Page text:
• Articulate connections and expectations: Learners need to see reasons and justifications for class activities. If they do not realize how an activity or assignment helps them achieve course goals, they may consider it busy work. Help learners understand connections between each assignment by providing a clear rationale. Show positive and negative examples to help students see what they should include in assignments. Develop rubrics for assignments with clear descriptors so your students know how they will be evaluated. This is especially important in a fully online course in which they may feel they are “left to figure things out” on their own.

• Integrate ongoing assessments and provide timely feedback: Online learning necessitates close monitoring of learning progress by both the instructor and learner due to its unique format. Although grading per se is not always necessary, constant evaluation of learners’ individual and collaborative work, including discussion forum comments, gives you opportunities to see their learning progress. Online learning can be an unfamiliar and daunting experience; learners appreciate timely feedback that lets them know if they are on the right track.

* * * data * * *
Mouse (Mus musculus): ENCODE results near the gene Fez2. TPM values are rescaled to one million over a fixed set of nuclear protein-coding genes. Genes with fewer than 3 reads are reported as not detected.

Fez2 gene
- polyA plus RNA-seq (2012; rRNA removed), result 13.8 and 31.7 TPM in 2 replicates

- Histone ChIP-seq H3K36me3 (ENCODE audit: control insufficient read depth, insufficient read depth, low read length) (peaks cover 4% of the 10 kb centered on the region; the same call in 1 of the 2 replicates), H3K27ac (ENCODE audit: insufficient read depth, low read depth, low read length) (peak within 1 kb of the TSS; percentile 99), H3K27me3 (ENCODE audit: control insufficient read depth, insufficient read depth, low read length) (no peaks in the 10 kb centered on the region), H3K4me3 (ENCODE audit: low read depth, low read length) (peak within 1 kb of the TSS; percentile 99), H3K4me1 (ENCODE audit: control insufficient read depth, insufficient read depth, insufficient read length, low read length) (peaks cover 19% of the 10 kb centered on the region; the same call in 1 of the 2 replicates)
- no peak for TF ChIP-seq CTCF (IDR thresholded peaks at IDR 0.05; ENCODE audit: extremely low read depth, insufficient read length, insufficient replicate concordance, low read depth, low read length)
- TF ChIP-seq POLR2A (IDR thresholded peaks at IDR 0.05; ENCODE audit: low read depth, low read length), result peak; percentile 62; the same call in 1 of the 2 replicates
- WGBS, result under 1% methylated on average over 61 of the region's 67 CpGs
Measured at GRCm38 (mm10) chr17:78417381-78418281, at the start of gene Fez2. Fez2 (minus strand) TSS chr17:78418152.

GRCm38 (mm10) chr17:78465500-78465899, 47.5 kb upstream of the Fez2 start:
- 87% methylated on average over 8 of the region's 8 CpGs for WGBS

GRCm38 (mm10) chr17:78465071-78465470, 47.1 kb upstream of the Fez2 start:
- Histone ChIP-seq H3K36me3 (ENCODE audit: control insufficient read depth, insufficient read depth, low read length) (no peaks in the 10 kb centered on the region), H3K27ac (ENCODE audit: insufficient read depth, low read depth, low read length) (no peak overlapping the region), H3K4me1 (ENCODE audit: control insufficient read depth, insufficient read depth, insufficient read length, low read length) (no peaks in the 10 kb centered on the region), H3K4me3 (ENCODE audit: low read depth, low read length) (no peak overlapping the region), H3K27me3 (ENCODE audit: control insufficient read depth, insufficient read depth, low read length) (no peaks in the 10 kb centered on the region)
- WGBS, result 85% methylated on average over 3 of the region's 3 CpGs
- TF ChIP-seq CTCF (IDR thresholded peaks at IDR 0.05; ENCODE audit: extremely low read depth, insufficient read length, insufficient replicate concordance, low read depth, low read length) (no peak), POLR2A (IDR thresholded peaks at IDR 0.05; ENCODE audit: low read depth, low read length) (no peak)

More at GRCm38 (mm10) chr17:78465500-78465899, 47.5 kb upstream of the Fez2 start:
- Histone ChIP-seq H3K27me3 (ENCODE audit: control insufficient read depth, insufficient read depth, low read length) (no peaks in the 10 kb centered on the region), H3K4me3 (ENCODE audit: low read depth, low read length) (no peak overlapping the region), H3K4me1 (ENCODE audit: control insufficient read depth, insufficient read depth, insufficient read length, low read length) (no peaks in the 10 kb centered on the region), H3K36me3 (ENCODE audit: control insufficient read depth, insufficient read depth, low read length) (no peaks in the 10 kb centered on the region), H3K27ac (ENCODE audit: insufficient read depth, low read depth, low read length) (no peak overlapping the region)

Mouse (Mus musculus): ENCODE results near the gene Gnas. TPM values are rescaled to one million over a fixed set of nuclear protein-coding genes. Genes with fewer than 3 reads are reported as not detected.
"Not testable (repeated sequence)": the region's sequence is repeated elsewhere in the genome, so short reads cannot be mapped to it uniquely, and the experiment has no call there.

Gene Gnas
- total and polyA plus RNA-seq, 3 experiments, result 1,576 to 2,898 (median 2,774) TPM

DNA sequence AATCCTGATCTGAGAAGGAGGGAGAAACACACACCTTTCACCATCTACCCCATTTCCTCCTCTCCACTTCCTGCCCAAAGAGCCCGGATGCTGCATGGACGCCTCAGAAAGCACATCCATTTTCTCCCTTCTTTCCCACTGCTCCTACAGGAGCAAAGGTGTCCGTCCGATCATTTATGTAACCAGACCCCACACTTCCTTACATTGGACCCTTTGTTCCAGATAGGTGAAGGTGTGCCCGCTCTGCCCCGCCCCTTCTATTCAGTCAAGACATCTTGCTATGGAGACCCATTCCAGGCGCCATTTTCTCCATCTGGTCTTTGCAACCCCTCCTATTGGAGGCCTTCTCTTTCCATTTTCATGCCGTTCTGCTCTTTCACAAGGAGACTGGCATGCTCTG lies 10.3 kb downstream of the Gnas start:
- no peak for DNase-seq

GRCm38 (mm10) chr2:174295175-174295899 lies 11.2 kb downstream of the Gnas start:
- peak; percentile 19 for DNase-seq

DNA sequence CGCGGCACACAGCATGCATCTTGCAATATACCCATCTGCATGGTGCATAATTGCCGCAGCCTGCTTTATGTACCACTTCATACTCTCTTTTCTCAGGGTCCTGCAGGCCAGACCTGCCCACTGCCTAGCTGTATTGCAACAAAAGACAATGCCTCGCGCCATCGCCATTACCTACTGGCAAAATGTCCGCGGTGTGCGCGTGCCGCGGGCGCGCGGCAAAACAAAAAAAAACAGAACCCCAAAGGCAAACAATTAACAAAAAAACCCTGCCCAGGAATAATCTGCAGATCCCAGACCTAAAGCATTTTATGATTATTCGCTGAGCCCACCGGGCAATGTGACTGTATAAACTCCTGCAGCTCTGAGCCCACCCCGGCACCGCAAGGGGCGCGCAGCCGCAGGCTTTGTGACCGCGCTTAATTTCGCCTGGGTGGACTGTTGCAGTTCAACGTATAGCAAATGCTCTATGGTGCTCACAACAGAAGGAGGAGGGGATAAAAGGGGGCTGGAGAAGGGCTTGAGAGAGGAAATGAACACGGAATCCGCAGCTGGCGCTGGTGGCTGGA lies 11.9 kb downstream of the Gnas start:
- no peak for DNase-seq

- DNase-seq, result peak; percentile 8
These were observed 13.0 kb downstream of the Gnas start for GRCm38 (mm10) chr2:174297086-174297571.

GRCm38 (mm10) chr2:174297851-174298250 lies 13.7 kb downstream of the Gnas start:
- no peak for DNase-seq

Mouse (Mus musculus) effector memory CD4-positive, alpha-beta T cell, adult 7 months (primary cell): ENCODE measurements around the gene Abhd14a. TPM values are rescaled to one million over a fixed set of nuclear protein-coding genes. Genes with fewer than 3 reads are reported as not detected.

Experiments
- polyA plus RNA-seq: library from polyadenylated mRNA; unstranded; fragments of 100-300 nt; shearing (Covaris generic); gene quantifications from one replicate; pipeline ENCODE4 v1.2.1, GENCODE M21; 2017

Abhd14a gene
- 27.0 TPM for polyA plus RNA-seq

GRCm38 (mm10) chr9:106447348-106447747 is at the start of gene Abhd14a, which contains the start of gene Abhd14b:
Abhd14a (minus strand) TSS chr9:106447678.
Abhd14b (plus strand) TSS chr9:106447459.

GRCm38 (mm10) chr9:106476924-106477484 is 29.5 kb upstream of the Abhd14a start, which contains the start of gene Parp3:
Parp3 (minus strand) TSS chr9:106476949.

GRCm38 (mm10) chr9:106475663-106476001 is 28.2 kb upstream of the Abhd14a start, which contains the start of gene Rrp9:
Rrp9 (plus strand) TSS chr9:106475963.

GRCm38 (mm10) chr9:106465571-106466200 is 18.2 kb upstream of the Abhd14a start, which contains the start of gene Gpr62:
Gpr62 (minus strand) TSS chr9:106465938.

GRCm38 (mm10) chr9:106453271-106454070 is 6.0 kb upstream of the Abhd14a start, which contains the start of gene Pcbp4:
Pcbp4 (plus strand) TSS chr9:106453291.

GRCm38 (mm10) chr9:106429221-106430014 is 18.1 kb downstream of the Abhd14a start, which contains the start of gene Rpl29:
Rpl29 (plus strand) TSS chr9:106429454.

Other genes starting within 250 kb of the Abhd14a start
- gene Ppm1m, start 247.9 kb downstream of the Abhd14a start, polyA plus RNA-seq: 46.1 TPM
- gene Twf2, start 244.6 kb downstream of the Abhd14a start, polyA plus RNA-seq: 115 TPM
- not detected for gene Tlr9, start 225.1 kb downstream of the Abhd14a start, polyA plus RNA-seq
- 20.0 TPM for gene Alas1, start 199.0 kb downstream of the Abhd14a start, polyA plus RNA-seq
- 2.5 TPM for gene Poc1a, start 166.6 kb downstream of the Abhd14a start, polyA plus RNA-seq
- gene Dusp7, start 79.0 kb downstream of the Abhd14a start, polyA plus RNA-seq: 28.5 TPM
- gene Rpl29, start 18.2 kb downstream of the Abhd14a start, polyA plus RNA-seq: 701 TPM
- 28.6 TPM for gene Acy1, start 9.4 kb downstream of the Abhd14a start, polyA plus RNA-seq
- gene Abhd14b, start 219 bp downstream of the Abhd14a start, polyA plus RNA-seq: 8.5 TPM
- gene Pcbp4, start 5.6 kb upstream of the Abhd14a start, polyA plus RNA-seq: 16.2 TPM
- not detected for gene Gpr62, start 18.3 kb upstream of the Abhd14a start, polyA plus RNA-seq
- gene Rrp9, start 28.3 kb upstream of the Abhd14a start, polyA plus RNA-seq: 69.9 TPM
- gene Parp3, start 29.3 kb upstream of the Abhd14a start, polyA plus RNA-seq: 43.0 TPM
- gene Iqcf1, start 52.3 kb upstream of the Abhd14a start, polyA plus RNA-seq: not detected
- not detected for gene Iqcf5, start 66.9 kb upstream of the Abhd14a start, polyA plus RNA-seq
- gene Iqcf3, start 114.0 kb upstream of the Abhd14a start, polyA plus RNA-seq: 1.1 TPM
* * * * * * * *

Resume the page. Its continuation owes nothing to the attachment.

• Provide learner support: Learners need to become familiar with the course site you have built. Hence, a “tour” of the course site in the first class session will get them off to a good start. To provide optimal learning experiences, consider using various types of technology in order to promote learner-learner and learner-instructor interaction in hybrid and fully online courses. The technologies include wikis, blogs, text-based and/or voice-based discussion forums and collaborative mind mapping tools. Even though many students are tech-savvy, you should offer user training before a specific technology is used for assignments.

Meiyi Song is a CIDDE instructional designer and teaching/learning consultant.